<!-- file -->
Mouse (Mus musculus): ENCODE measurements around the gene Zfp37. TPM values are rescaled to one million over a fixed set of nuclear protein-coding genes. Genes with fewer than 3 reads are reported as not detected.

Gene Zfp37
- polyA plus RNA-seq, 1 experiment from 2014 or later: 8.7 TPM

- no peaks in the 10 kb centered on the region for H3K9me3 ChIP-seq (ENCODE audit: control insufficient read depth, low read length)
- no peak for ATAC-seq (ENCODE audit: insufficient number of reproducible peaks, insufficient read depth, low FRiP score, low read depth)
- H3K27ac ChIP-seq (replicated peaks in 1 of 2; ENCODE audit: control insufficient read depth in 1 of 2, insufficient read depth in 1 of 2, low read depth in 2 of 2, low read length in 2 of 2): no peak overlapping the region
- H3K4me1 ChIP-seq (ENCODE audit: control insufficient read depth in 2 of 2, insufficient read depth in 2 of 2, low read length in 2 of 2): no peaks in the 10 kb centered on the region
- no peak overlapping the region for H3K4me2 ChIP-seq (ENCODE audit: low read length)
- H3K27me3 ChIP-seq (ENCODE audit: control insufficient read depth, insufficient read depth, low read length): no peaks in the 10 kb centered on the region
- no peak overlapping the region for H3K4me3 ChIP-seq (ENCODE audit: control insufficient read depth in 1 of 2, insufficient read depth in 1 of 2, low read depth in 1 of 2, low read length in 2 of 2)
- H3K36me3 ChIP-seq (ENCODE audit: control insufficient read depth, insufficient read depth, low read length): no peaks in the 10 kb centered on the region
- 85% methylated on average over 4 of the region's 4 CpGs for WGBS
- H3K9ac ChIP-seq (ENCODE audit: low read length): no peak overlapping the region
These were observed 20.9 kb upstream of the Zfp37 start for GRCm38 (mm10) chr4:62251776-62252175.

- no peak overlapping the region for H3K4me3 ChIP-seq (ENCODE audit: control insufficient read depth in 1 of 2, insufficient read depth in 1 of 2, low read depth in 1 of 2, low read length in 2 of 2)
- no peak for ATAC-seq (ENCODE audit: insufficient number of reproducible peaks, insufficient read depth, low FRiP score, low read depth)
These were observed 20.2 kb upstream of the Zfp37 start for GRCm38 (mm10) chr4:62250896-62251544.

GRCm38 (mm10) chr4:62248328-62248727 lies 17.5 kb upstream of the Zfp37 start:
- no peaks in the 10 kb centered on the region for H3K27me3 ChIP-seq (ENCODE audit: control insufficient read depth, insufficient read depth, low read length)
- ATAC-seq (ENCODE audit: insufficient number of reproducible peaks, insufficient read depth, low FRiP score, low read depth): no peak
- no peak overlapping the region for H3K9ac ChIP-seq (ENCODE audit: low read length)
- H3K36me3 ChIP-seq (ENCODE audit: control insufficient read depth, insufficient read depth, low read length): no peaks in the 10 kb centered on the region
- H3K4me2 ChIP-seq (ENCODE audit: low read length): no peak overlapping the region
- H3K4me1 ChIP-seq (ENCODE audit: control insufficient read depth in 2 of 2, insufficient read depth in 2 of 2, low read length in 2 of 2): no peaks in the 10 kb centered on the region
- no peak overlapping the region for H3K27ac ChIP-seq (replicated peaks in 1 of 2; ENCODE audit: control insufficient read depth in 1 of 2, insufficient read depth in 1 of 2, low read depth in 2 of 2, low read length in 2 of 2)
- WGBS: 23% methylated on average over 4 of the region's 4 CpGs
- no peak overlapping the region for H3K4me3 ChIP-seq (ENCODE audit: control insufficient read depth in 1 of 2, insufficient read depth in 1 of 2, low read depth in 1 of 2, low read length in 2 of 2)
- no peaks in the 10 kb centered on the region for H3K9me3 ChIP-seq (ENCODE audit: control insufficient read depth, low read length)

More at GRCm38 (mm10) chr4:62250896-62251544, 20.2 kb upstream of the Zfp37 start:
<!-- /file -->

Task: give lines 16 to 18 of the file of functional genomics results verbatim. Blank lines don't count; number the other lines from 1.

- no peak for ATAC-seq (ENCODE audit: insufficient number of reproducible peaks, insufficient read depth, low FRiP score, low read depth)
These were observed 20.2 kb upstream of the Zfp37 start for GRCm38 (mm10) chr4:62250896-62251544.

GRCm38 (mm10) chr4:62248328-62248727 lies 17.5 kb upstream of the Zfp37 start: